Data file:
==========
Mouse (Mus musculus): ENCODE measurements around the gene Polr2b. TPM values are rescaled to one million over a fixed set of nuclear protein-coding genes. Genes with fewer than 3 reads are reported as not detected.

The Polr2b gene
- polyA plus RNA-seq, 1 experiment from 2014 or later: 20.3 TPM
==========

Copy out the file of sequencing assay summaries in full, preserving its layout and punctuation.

Mouse (Mus musculus): ENCODE measurements around the gene Polr2b. TPM values are rescaled to one million over a fixed set of nuclear protein-coding genes. Genes with fewer than 3 reads are reported as not detected.

The Polr2b gene
- polyA plus RNA-seq, 1 experiment from 2014 or later: 20.3 TPM